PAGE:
Dangers of Citalopram

 

 

Matthew Dunham (right), a 25-year-old web designer, was prescribed Citalopramapproximately 3 months before he jumped from the fifth floor of the Castle Mall Shopping Centre in Norwich on May 9th2013.

Lawyers today that his family have settled a claim out of court with the Norfolk and Suffolk Foundation Trust () after the trust admitted failures that “materially contributed to the deceased taking his own life.

An in September 2013 heard that Matthew was not happy with his accommodation or his job, and that a friend convinced him to visit a doctor who prescribed Citalopram. Two weeks later, on March 27, he was as suffering with severe low mood and mild anxiety and was advised to attend stress control sessions.

On April 8 Matthew attended an assessment, where a clinician recorded evidence of depressive symptoms and a sense of hopelessness. Matthew disclosed that he felt suicidal at times and, on the previous evening, he had set up a noose in his flat and stood in front of it for 20 minutes. He was rated as a 7/10 suicide risk.

He was then referred to the recovery team of the NSFT, but two weeks later the team had still not contacted him. Instead, they held a meeting among themselves but not including Matthew, at which he was allocated a social worker. He was then sent a letter on May 2 suggesting an appointment for May 23.

Recording a narrative verdict, Norfolk  coroner  (left) said that there were “fundamental deficiencies” in the trust’s care for Matthew.

After the inquest, Matthew’s family said in a statement: “We are heartbroken to know that Matthew went from a wonderful person to this in the space of nine weeks. Our son was an intelligent, caring person who sought professional help as soon as he realised he was depressed.” Matthew’s mother Donna was appalled by Matthew’s lack of treatment and took the case to law.

Donna’s lawyer (right), a medical negligence specialist with, said: “Matthew’s family feel passionately that the mental health service let Matthew down. “The details of Matthew’s case reveal a hopelessly bureaucratic mental health service, which completely betrayed phentermine him. I dread to think of the turmoil that Matthew was experiencing at the time. It may be that the fatal flaws revealed by this case are due to lack of money and resources or it may be management structure.”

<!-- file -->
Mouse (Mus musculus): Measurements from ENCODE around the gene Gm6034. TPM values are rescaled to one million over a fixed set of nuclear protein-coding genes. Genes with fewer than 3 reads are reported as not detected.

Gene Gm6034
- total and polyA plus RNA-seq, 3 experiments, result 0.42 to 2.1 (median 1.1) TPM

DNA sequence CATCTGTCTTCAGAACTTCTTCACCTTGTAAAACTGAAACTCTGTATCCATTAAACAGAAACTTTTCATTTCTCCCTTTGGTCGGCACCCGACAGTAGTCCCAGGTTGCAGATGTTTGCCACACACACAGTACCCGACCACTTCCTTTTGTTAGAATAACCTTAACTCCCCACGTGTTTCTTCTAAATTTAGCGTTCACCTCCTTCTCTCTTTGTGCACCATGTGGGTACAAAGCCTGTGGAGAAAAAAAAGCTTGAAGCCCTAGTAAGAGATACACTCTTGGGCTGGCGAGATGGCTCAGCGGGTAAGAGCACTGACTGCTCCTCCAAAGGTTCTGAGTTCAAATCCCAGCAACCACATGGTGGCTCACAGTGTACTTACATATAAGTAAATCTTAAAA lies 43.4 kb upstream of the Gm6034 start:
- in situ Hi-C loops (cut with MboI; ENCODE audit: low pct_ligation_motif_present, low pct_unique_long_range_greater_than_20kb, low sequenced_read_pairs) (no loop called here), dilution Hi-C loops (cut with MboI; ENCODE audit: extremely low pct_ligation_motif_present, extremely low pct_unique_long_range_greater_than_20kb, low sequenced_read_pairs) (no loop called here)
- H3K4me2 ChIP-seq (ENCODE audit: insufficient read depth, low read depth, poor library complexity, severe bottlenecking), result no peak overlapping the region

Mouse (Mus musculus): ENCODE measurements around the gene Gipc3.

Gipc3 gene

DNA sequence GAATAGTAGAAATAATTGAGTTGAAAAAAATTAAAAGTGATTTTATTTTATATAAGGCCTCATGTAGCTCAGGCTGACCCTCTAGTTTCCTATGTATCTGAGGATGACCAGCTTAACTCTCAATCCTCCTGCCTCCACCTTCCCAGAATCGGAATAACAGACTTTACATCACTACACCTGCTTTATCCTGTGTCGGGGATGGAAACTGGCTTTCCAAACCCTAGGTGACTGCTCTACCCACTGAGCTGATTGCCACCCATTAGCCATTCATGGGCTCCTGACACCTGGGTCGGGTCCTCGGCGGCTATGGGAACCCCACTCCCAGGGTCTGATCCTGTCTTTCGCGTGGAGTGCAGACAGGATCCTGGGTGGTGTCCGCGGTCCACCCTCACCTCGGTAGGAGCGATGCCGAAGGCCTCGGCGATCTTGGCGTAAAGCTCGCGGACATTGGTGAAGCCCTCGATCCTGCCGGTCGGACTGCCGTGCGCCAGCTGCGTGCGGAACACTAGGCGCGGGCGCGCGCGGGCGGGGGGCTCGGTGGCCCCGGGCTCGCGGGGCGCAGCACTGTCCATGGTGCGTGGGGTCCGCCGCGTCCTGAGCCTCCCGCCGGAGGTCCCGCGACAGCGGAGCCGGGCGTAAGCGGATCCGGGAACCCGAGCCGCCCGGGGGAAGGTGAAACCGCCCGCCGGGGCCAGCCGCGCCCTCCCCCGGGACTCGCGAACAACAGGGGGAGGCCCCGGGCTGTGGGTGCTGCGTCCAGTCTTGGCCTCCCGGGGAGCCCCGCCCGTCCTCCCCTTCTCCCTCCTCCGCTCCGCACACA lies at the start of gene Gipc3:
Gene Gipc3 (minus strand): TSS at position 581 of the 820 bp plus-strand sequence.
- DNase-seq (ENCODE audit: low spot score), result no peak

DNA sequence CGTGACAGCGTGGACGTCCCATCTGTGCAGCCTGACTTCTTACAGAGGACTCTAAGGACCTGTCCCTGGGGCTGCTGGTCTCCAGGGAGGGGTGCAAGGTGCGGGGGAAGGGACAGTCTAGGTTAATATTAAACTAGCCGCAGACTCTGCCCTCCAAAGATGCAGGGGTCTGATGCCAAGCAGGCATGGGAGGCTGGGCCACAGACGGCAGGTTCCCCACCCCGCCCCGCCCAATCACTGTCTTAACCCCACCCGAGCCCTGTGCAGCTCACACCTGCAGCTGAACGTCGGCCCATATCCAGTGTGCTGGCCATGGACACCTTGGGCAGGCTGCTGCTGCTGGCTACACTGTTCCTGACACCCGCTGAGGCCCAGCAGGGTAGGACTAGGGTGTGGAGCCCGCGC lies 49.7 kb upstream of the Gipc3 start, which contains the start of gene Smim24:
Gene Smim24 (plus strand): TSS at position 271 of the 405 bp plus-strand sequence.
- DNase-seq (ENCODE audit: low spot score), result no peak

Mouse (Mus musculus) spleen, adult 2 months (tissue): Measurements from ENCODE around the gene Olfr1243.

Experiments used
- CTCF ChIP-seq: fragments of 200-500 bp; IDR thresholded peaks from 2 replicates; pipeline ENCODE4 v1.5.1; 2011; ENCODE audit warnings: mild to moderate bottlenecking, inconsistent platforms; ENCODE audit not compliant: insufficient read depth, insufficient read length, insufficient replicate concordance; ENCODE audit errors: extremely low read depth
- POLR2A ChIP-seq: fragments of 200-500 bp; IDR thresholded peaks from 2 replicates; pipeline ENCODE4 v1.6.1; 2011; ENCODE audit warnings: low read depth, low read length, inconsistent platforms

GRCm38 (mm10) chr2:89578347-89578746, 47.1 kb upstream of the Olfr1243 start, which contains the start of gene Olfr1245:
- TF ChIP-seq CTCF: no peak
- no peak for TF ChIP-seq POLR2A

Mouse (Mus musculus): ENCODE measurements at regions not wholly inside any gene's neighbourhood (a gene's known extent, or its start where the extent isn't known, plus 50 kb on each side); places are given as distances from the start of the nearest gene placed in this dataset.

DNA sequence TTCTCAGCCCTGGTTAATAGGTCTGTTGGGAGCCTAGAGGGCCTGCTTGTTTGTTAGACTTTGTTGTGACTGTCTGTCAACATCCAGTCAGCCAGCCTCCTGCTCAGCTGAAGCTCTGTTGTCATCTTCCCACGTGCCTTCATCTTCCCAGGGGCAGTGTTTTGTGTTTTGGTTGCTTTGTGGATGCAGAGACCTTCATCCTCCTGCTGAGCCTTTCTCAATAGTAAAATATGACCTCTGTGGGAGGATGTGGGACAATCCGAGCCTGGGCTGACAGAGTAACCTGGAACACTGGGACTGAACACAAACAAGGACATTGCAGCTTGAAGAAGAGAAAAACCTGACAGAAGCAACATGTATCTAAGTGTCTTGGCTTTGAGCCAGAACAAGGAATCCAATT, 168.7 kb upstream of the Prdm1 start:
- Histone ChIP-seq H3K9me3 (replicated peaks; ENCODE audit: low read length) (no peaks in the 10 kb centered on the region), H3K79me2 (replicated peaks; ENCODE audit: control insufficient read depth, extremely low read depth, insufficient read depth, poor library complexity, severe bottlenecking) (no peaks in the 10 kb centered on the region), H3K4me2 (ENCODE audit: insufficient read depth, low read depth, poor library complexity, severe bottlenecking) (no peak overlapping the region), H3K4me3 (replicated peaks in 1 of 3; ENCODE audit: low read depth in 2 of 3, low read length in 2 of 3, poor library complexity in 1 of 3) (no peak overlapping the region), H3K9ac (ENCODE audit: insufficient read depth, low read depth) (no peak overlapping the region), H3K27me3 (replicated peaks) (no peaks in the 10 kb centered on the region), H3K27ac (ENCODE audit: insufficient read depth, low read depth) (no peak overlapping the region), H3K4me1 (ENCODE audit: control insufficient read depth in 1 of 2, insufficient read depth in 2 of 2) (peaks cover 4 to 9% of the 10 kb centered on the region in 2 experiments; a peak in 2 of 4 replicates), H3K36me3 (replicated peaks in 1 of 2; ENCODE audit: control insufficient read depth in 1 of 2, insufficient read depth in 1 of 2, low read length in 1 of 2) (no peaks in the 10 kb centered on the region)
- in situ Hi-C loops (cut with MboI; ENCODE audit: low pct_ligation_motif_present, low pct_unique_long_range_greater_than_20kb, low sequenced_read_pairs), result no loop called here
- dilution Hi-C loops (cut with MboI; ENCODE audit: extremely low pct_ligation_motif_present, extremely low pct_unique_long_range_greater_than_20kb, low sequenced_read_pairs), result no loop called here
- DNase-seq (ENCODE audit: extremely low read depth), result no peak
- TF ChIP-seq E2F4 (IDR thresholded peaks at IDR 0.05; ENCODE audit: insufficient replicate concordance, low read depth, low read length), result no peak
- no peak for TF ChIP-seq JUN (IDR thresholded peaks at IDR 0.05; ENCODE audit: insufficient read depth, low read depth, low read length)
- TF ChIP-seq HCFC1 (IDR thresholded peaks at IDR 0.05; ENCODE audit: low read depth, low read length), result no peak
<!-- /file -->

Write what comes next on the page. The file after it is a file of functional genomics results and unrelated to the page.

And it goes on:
The lawyer said his team had worked on 20 cases in the past three years involving patients in East Anglia who had taken their own lives.

 

Anti-psychotic drugs given for wrong illnesses: Half of prescriptions are for conditions that are not mental illnesses

  • Elderly are twice as likely to be given the drugs, despite risk of death
  • They may be used to control agitation to make life easier for care workers 
  • In 2004 doctors were told not to use anti-psychotics except as a last resort

More than half of prescriptions for anti-psychotic drugs in Britain are for conditions other than serious mental illnesses, say researchers.

And the elderly are twice as likely to be prescribed the drugs as people in their 40s, even though they are linked to a higher risk of premature death in older people.

The drugs, often dubbed the ‘chemical cosh’ because they are wrongly used to sedate dementia patients, are licensed for serious mental illnesses such as schizophrenia and bipolar disorder.

Dignity for the elderly: The elderly are twice as likely to be prescribed anti-psychotic drugs as people in their 40s, even though they are linked to a higher risk of premature death in older people. File picture

Dignity for the elderly: The elderly are twice as likely to be prescribed anti-psychotic drugs as people in their 40s, even though they are linked to a higher risk of premature death in older people. File picture